The EPA's testing shows that lead levels sometimes appeared to decrease the longer water was run. But three homes still had levels above 15 parts per billion on the 12th and last sample. The EPA would not release the location of the homes in Chicago.
Consumers often try to reduce their risk of lead by buying water filters, but most popular refrigerator pitchers, like Brita and PUR, don't filter out enough lead to meet the industry filtering standard. Many filters that connect to faucets or are installed under a sink do meet the standard but are less popular.
The testing that water utilities carry out is meant to gauge how corrosive water is as it flows through pipes. The more corrosive the water, the more it is going to cause lead to leach from pipes, solder and other plumbing materials.
Treatment plants add orthophosphate and other chemicals to water, which causes a white coating to form on the inside of pipes that is meant to stop lead from leaching into the water. But it isn't always effective.
One of the biggest challenges in testing for lead in water is accounting for variables. Water from two homes on the same block could have widely different lead levels, depending on the service lines that connect water mains to homes, the brass fittings that link pipes inside the home and repair work.
Del Toral said EPA officials know that lead is coming from lead service lines, but officials are also analyzing water samples to look for other sources, such as old galvanized pipes inside a home or brass faucets that can leach lead.
Some of the homes with high lead levels have had lead service lines "disturbed" in some way, meaning the pipe was rattled when street work was done or when a pipe was repaired. Such movement can cause protective coating inside a pipe to flake into water, adding lead because the coating already had pulled lead out of water. Once the coating flakes off, exposed pipe could also leach lead.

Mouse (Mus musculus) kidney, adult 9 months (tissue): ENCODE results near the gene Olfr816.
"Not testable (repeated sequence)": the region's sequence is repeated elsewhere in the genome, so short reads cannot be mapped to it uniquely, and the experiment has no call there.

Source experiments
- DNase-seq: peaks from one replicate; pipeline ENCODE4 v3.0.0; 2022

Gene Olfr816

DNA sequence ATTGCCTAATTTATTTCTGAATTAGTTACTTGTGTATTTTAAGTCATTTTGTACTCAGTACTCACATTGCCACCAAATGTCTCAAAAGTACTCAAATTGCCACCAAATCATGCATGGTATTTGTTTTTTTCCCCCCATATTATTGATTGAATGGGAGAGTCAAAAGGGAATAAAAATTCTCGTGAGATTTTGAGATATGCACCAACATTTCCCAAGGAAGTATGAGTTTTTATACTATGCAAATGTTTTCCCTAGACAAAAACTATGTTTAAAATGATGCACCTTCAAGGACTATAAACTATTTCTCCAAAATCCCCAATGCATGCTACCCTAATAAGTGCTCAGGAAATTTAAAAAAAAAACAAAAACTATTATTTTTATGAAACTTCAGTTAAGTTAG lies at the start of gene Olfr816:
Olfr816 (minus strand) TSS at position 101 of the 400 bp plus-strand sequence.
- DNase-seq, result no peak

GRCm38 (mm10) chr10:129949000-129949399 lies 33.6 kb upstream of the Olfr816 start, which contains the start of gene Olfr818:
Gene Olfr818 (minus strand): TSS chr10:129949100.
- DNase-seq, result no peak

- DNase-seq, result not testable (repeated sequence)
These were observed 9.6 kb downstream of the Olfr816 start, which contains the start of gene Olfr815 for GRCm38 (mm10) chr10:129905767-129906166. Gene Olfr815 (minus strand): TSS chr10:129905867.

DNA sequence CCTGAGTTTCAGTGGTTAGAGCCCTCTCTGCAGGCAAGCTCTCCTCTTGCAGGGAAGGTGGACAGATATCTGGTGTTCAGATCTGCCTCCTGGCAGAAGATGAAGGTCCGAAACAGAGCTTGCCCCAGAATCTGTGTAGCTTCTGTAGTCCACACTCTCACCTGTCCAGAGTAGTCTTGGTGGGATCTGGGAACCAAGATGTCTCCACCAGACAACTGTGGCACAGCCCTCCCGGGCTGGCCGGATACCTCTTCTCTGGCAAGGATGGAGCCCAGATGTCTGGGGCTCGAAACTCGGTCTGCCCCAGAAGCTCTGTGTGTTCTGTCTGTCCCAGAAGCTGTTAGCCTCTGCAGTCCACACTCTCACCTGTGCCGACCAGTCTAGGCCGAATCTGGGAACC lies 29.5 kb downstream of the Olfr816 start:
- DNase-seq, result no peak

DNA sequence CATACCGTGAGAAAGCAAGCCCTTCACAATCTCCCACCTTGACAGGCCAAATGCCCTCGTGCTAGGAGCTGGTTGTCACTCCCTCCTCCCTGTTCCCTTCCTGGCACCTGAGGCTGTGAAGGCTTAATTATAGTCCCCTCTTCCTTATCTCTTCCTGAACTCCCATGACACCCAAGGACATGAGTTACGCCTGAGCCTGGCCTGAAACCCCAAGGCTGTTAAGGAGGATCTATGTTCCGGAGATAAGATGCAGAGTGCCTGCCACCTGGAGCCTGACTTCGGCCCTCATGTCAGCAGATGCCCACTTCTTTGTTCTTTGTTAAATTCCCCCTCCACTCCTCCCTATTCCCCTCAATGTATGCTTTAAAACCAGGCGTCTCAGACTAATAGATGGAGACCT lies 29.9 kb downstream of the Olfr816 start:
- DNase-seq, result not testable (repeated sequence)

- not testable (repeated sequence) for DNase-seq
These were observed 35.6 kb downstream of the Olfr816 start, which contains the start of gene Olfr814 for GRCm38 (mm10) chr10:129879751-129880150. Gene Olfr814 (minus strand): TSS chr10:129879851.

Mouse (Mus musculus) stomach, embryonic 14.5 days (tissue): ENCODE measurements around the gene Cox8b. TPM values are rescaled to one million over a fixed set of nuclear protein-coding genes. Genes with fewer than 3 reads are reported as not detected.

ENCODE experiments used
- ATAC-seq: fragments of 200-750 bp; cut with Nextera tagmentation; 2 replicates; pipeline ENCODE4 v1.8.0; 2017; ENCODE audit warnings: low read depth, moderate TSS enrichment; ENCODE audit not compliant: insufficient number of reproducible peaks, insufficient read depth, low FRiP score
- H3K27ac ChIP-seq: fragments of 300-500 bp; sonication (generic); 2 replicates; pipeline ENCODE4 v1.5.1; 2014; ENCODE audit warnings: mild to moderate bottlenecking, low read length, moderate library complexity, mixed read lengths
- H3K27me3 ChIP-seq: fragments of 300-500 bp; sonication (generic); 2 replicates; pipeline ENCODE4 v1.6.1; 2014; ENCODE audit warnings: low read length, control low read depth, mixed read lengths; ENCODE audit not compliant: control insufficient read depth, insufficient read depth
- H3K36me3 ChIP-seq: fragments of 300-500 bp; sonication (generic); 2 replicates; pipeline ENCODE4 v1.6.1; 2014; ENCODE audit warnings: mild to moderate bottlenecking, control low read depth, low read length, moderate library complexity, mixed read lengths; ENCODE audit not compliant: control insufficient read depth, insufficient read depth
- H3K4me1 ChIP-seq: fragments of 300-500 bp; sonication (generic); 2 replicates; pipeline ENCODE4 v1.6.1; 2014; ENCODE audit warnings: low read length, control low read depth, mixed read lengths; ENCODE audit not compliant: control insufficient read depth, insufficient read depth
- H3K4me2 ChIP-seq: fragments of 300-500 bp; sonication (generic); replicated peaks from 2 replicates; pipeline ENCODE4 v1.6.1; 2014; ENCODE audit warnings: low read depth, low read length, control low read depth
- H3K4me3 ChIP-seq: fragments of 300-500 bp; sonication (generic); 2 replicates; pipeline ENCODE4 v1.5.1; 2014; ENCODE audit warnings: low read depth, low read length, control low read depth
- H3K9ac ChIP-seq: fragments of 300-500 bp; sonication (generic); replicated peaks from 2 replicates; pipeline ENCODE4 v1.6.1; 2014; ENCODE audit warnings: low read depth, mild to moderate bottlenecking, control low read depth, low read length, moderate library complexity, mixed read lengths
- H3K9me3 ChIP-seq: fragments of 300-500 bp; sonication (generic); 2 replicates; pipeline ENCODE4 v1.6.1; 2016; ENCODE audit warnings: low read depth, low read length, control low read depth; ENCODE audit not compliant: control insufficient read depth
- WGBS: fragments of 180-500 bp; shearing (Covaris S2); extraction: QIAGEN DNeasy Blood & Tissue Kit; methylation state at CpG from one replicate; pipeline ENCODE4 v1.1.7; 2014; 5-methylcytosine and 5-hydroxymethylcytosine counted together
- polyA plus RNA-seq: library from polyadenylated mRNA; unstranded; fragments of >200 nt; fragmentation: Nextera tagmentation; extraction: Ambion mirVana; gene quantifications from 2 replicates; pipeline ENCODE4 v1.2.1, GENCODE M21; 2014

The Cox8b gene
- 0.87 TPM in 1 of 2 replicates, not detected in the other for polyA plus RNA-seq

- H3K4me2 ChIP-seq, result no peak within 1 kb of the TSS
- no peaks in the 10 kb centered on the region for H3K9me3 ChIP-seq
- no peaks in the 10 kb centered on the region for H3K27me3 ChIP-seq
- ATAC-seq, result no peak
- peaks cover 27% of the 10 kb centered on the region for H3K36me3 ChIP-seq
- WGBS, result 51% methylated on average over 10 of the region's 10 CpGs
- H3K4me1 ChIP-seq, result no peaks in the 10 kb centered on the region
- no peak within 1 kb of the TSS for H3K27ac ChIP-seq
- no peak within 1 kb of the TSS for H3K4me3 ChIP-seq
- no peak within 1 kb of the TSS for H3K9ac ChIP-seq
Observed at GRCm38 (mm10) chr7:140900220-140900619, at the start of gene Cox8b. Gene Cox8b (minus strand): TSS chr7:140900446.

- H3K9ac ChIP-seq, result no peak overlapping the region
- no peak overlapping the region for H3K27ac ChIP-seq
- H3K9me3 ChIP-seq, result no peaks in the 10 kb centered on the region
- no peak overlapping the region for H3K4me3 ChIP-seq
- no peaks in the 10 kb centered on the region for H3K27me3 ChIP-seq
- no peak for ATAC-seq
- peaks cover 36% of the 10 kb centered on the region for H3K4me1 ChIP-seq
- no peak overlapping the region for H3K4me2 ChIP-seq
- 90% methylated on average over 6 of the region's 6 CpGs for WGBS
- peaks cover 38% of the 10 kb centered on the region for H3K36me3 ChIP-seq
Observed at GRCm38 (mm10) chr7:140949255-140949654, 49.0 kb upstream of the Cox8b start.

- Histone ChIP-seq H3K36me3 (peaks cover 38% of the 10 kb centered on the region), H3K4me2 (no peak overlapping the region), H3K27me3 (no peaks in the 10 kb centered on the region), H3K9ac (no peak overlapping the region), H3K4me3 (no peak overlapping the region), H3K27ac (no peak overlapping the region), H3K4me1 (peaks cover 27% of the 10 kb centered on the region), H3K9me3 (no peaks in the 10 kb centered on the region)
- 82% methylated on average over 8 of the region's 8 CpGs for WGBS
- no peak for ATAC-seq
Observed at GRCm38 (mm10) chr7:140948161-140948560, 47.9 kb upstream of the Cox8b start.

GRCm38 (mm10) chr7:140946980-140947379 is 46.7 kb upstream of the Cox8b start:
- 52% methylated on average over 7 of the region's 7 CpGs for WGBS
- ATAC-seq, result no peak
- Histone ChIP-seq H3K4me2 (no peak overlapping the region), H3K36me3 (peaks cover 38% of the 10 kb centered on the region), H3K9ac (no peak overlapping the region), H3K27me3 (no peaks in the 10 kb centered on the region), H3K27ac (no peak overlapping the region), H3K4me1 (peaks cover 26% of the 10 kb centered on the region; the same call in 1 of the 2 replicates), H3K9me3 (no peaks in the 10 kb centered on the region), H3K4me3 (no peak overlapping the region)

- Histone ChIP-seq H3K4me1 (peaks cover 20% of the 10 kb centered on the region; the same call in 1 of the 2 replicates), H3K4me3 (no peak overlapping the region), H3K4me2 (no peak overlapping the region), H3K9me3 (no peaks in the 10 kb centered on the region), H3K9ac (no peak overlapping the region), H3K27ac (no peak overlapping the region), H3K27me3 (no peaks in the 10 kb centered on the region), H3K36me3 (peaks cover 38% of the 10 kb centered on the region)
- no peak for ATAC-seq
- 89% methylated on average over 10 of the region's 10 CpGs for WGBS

Testing done by Chicago's water department adds another wrinkle to the mystery of high lead levels in some homes. The city tested water in 24 homes, using different methodology than the EPA, and found that only one of 24 had a water sample with more than 15 parts per billion. The city took a first-draw sample and then more samples after one, three and five minutes.
When asked about the discrepancy in high lead levels found by the EPA and the low levels found by the city, water department Commissioner Thomas Powers said more testing needs to be done.
"This is an evolving study and is something that needs to be looked at," he said.
Del Toral said the EPA will continue to study the Chicago results and do another round of testing this month.
In addition to concern about testing methods, some public health experts are worried that the mark of 15 parts per billion isn't safe, as it was never meant to be a health-based standard. The limit, set in the 1990s, was based on a limit utilities could meet, taking cost into consideration. Many experts think it is too high, especially for infants, children and pregnant women.
The goal for lead in water is to get as close to zero as possible, said Jeffrey Griffiths, a physician who is chairman of a drinking water advisory board for the EPA and a professor of public health and medicine at Tufts University School of Medicine.
"The law is written so (15 parts per billion) is where you take action, but that doesn't mean that it is good," he said. "You'll still see adverse effects at lower levels."